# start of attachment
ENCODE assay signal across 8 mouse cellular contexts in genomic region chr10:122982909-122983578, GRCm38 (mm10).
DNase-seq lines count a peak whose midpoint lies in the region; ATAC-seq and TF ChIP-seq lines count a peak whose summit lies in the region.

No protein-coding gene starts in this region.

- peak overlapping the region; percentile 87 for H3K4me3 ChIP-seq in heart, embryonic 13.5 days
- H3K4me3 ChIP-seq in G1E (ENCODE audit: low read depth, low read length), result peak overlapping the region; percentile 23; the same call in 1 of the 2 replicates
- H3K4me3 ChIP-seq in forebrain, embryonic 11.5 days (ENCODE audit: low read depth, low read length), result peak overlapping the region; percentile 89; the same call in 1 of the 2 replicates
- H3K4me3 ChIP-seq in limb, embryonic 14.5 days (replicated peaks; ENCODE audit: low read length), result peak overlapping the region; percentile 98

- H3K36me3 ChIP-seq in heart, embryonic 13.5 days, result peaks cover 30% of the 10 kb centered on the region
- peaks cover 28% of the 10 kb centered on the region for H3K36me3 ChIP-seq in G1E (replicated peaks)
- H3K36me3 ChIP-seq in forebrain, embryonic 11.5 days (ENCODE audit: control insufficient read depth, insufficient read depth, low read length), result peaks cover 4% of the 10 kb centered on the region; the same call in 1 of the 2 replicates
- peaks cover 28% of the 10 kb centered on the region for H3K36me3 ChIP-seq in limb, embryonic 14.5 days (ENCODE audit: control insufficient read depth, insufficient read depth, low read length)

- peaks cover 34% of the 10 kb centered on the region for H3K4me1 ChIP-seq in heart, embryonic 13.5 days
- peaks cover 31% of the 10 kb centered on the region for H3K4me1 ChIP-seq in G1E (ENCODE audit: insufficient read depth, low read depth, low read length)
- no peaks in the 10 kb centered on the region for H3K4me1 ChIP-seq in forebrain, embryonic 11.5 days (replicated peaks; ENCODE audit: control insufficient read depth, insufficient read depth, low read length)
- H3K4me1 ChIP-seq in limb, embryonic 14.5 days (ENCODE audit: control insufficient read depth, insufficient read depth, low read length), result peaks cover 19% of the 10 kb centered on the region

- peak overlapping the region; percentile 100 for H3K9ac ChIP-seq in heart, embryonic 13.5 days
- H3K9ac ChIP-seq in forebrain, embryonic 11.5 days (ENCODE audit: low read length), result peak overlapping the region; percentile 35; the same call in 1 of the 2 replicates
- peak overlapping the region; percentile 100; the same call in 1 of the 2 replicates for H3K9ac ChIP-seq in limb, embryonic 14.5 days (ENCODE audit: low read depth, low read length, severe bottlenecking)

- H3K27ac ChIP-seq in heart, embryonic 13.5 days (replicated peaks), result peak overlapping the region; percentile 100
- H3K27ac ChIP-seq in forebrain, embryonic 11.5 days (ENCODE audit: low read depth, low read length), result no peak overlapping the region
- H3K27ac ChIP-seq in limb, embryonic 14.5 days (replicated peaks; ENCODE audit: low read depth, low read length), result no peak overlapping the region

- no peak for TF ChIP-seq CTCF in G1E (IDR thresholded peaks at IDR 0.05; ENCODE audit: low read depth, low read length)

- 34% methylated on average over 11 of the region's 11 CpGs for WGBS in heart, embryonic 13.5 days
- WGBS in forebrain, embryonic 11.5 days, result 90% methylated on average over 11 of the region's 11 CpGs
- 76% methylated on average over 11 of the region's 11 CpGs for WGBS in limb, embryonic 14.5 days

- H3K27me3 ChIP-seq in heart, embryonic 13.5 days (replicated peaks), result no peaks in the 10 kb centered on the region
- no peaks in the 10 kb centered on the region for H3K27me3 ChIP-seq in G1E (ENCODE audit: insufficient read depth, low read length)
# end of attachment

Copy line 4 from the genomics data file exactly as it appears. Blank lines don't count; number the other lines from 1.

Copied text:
- peak overlapping the region; percentile 87 for H3K4me3 ChIP-seq in heart, embryonic 13.5 days